The following is a summary of the precedential patent-related opinions issued by the Court of Appeals for the Federal Circuit for the week ending April 11, 2014. Chris Lightner, Dan O'Connor and Chris Douglas prepared this edition.
The Patent Application: Specification: Written Description
The Patent Application: Claims: Indefiniteness
Claim Interpretation: Means-Plus-Function
Chicago Board Options Exchange, Inc. v. International Securities Exchange, LLC, No. 13-1326 (Fed. Cir. (N.D. Ill.) Apr. 7, 2014). Opinion by Reyna, joined by Rader and Wallach.
In affirming the district court’s judgment of noninfringement, the Federal Circuit confirmed that the district court did not violate the mandate rule when it allowed an unresolved factual issue to go to the jury, even when the unresolved factual issue was related to a previously confirmed construction of a claim term. The Federal Circuit also reversed the district court’s determination of indefiniteness of a dependent claim, holding that a means-plus-function claim with sufficient algorithmic support in the written description is not indefinite.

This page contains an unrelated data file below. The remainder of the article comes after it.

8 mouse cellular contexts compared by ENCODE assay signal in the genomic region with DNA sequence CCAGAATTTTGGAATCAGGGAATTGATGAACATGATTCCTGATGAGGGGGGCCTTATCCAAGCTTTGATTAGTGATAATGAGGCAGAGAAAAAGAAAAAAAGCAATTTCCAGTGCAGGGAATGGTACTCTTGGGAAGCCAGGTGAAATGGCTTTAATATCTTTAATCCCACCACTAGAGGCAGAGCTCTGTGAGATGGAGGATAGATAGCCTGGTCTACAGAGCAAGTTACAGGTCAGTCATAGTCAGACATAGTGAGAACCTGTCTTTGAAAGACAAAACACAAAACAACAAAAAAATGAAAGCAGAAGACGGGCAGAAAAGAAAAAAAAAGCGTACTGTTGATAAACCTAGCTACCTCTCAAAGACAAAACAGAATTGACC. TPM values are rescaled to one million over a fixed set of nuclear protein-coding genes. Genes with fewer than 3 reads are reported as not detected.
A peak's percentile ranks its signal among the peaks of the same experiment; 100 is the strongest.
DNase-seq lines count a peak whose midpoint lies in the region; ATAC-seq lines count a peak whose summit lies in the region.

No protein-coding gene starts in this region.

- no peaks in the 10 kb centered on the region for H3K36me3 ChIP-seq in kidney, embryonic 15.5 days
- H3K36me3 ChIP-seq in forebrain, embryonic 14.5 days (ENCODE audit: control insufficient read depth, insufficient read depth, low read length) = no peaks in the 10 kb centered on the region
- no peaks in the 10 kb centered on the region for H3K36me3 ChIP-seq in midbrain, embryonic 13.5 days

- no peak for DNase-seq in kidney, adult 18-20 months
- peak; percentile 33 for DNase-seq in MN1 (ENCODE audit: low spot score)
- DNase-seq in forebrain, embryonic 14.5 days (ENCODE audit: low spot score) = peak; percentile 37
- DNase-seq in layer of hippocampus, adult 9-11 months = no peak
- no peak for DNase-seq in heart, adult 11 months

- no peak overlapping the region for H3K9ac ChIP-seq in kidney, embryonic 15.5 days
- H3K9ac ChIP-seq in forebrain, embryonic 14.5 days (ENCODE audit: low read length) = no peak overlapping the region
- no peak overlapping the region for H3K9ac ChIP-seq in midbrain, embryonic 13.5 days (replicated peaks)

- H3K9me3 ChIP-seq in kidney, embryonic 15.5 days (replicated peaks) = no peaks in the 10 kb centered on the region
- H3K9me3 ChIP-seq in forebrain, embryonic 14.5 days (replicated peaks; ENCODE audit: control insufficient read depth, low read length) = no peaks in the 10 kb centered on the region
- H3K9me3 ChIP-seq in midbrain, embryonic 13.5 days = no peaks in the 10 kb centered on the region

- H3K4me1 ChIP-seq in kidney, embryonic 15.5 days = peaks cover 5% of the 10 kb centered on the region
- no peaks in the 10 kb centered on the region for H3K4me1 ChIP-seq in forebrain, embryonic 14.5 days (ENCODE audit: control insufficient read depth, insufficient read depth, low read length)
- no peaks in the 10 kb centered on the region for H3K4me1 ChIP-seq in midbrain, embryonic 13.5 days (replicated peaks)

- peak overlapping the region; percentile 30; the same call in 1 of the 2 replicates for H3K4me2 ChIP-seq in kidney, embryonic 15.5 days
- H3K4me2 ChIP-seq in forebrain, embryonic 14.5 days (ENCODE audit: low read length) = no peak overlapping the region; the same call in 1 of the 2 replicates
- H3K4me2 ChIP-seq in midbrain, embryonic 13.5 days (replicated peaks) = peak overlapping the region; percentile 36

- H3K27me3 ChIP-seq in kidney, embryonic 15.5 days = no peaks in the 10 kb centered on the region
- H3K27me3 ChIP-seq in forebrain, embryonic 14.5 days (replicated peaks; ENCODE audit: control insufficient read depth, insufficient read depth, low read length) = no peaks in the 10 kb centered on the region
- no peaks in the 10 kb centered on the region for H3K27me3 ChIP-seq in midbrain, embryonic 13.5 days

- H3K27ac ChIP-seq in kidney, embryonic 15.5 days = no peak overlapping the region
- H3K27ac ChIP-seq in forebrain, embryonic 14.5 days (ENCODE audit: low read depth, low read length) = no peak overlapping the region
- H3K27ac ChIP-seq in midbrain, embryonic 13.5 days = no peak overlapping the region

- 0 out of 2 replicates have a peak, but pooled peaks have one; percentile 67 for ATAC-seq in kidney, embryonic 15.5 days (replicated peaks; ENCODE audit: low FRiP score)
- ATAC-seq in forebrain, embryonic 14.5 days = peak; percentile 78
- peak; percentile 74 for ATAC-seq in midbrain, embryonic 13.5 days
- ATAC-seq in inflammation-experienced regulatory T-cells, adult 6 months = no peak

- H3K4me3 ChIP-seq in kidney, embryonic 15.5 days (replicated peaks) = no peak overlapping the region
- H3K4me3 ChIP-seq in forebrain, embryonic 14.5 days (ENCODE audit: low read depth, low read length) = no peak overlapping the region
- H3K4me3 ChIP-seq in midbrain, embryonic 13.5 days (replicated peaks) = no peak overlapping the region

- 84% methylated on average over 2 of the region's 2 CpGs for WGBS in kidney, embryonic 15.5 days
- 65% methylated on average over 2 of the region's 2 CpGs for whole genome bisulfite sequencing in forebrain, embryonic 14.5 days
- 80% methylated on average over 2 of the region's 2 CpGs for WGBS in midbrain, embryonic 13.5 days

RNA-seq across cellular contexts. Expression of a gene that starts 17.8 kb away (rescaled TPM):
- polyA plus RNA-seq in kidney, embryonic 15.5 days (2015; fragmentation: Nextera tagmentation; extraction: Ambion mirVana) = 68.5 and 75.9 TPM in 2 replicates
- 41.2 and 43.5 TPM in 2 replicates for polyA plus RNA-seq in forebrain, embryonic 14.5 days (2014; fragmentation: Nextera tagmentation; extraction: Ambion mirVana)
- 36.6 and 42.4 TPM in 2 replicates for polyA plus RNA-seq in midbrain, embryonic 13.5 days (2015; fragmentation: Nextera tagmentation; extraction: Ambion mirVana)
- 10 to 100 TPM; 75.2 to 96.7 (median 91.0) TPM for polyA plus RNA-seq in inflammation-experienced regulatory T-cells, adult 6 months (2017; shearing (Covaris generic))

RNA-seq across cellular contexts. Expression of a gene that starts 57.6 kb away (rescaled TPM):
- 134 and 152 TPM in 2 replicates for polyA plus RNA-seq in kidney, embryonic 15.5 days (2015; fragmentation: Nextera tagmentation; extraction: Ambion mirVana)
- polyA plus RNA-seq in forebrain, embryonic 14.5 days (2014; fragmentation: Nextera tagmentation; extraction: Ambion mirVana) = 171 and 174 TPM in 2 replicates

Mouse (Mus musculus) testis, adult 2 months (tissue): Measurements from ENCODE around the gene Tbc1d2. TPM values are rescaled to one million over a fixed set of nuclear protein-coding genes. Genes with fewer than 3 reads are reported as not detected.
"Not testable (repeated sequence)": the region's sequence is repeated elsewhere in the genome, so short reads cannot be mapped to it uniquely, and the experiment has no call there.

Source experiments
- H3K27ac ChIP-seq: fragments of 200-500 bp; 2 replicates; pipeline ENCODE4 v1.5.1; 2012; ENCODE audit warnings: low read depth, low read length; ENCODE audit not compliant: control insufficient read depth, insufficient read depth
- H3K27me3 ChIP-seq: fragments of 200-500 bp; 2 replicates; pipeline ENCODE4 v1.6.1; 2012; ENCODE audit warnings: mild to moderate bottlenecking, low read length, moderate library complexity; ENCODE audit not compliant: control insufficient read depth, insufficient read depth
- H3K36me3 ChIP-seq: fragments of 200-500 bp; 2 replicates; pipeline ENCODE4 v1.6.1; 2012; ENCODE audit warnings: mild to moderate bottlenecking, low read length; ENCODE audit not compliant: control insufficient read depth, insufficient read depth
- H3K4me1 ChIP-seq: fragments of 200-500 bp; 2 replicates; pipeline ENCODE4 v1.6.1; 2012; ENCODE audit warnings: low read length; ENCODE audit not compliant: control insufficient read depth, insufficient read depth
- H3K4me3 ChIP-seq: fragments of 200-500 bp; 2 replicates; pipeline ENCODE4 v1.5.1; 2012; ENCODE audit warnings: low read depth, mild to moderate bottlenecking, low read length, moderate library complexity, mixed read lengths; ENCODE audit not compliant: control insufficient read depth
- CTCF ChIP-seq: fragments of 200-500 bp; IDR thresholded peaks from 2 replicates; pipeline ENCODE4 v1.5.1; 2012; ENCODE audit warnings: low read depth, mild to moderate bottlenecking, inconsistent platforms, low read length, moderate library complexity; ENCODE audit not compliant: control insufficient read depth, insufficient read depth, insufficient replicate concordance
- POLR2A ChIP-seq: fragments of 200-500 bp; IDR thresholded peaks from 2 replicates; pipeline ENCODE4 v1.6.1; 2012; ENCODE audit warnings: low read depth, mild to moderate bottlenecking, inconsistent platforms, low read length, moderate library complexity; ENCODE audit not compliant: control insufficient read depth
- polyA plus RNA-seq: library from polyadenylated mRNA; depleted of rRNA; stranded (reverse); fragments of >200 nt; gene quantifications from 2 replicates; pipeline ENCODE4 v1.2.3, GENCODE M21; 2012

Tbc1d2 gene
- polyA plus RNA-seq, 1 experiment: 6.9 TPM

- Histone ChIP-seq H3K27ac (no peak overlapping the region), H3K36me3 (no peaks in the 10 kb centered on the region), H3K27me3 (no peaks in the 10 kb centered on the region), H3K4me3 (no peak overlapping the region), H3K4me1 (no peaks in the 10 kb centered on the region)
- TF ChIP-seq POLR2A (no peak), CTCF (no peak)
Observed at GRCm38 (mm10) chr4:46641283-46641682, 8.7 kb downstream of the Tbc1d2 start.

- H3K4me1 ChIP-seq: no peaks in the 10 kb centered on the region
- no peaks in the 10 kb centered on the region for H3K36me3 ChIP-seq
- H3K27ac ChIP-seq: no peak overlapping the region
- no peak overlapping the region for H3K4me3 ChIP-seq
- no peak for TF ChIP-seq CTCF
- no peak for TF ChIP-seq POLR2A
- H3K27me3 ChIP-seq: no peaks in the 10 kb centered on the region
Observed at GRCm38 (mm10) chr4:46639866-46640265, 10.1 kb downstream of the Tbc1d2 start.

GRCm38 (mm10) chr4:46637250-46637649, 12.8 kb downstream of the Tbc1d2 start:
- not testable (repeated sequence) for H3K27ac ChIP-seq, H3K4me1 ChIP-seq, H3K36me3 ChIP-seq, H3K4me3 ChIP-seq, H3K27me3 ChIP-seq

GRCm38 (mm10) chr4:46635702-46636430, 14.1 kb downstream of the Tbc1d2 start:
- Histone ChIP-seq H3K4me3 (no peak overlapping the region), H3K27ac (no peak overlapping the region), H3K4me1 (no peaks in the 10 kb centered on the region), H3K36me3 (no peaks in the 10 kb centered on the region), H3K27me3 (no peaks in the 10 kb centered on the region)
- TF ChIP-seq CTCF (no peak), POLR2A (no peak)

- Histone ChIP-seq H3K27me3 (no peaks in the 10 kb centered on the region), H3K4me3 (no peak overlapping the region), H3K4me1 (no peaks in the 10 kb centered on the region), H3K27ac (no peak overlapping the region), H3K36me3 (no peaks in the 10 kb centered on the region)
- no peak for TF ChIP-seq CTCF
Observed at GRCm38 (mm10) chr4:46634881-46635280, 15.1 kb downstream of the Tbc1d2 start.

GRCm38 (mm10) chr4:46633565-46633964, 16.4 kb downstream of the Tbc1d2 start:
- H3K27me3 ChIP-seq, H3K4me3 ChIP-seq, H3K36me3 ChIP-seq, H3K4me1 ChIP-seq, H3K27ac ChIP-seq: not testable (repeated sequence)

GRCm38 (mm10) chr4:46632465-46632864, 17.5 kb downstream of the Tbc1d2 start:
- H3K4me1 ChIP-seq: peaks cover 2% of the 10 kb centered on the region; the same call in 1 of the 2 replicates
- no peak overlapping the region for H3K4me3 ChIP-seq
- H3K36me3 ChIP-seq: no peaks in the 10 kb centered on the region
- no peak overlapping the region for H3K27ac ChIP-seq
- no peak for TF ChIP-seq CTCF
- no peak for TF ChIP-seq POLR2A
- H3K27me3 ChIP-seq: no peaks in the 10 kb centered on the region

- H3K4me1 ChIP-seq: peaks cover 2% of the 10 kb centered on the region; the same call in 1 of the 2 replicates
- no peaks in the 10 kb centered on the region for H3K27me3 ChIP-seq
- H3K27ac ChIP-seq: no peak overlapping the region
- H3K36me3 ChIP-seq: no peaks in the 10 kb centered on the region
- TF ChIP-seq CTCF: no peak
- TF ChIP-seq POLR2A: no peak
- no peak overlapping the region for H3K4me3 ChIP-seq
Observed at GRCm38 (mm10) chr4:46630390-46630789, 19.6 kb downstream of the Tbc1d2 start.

U.S. Patent No. 6,618,707 (“the ’707 patent”) is directed to an “automated exchange” for trading option contracts that allocates trades among multiple market professionals. The ’707 patent differentiates between “open-outcry systems” for trading option contracts and “automated” systems for trading option contracts. Whereas an open-outcry system relies on oral communication between market professionals, an automated system relies on computerized processes for matching previously entered orders with incoming quotations and orders to facilitate trades.